In this issue: 
  • Fire stations embrace water savings
  • Toilet rebate program expands
  • The advantages of mulch
  • Time to think about rainwater harvesting
  • Cover story stardom 

Water tanks get chiefs all fired up for conservation, thanks to major grant
Thanks to a grant totaling more than $80,000 from The Cochise Water Project, five area fire stations have jumped into the water conservation arena.

The money was used to purchase 5,000 gallon rainwater harvesting tanks, which will result in around 100,000 gallons being collected on an annual basis.

The project will allow firefighters at the three Sierra Vista and two Fry stations to wash and clean their trucks and other equipment using rainwater.

Fry Fire Chief Bill Miller told the Sierra Vista Herald, "Rainwater, when collected off roof lines, doesn't create water spots because it doesn't have calcium in it," making it not only an environmentally sensible alternative, but an aesthetic one.

The tanks at the two Fry stations at Apache Avenue and Arabian Street are already in place, while the systems for the Sierra Vista sites are expected to be installed by Oasis Rainwater Harvesting and Southwest Desert Images by the end of February.

Toilet program to focus on Bisbee and Tombstone

It's been a huge success in Sierra Vista, so now the toilet program is set to expand into other communities within the sub-watershed.

The Cochise Water Project is looking for householders in Bisbee and Tombstone who would like to swap out their old toilets for low-flush models.

"There are a lot of older homes in these areas, which means there are probably a lot of high flow toilets," said TCWP Executive Director Pat Call. "We'd love to hear from residents in these historic communities and let them know how they can save both water and money by utilizing our rebate program."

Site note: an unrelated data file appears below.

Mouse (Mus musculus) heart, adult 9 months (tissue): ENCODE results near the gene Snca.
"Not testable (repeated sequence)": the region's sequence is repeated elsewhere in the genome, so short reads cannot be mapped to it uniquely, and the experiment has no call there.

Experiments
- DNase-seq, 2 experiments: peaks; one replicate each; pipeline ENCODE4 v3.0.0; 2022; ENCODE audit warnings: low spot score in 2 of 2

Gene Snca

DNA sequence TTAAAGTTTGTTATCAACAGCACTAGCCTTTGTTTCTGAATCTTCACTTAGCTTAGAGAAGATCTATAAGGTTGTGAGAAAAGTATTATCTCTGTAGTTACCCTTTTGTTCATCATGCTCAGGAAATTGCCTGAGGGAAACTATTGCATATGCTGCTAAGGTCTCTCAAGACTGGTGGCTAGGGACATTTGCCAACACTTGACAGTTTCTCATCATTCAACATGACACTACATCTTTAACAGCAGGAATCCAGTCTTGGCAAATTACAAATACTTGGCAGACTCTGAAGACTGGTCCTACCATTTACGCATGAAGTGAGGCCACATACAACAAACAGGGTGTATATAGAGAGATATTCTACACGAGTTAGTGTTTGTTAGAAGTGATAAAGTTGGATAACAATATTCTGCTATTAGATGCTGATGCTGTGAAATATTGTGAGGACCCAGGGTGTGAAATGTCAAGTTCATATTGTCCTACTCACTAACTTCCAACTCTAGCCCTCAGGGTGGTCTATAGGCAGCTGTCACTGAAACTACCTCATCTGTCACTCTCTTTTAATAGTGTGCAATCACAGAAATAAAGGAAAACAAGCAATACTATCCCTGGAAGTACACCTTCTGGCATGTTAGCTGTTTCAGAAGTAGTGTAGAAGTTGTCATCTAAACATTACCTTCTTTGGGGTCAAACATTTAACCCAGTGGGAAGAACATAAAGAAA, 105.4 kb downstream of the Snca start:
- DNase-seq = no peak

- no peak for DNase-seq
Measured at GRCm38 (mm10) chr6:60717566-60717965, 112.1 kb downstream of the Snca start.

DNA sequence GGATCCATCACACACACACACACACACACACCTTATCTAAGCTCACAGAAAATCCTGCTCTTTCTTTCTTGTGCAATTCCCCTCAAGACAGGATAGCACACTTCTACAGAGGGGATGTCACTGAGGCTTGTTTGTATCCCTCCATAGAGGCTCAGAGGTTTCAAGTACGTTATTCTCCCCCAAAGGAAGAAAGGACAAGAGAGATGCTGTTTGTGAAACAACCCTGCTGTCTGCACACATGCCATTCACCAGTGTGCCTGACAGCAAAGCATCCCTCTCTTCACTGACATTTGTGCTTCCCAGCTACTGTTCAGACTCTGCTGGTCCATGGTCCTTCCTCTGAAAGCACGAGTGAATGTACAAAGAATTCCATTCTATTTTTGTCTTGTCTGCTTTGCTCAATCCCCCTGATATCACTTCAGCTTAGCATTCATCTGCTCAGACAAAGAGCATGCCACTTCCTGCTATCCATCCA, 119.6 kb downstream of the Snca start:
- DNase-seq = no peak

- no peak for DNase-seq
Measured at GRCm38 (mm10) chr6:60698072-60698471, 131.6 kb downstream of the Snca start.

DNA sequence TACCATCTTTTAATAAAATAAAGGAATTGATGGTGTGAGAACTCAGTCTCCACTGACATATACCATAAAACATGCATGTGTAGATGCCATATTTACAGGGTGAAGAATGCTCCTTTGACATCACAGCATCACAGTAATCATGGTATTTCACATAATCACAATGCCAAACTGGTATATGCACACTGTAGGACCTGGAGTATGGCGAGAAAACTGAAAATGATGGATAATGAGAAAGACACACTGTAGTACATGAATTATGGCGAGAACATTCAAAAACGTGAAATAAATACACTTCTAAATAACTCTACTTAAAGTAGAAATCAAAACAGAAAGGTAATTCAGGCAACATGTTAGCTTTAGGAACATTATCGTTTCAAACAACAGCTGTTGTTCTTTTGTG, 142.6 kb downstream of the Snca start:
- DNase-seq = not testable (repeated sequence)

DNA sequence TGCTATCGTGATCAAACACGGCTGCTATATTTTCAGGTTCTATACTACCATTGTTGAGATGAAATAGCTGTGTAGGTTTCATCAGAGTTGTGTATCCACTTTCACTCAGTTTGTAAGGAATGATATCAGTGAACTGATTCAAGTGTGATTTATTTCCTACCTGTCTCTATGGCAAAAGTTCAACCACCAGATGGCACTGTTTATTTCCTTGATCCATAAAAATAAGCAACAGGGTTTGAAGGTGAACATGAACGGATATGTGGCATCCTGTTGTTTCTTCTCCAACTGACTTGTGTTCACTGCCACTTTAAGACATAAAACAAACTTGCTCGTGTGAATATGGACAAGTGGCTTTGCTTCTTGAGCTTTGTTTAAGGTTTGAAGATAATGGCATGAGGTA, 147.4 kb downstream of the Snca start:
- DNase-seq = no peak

To find out more email Administrative Director Tim Cervantes or call (520) 732-2014.
There's much to know about mulch 

  • Mulches cover and cool the soil. During the summer, cooler soil temperatures help to improve root growth.
  • Water evaporates more slowly from soil surfaces that are covered and cool. Mulches help to reduce water use by reducing evaporation so more water stays in the soil for plants to use. They also help to reduce salt build-up in the soil.
  • Mulches help water to penetrate the soil more effectively, reducing runoff from planted areas. Reduced runoff keeps water where plants can use it.
  • Mulches help to keep the sunlight from reaching weed seedlings in the soil. Less sunlight means less weed growth. Weeds use water that would otherwise be available for landscape plants. Fewer weeds means more water for your plants and less maintenance time for you.


Start thinking now about making a smart choice for your home

Now is the time to start thinking about rainwater harvesting projects at your home.

Take advantage of winter rains to help nourish your Spring garden. You'll also be ready for the monsoon rains and the benefits of watering your landscapes with captured water.

Not sure where to start? The Cochise Water Project can help you with that. Visit our website or call (520) 732-2014 for information.

Delivering the conservation message

Hopefully you caught the cover story in January's edition of SSVEC's Currents magazine, which focussed on The Cochise Water Project and water conservation in general.

We are delighted that the message regarding saving water is reaching so many local people. The cover photograph demonstrates the success of our ongoing toilet rebate program, which has so far seen more than 1,500 high-flow toilets replaced in the Sierra Vista sub-watershed.

If you didn't see this copy of Currents, you can view it here.

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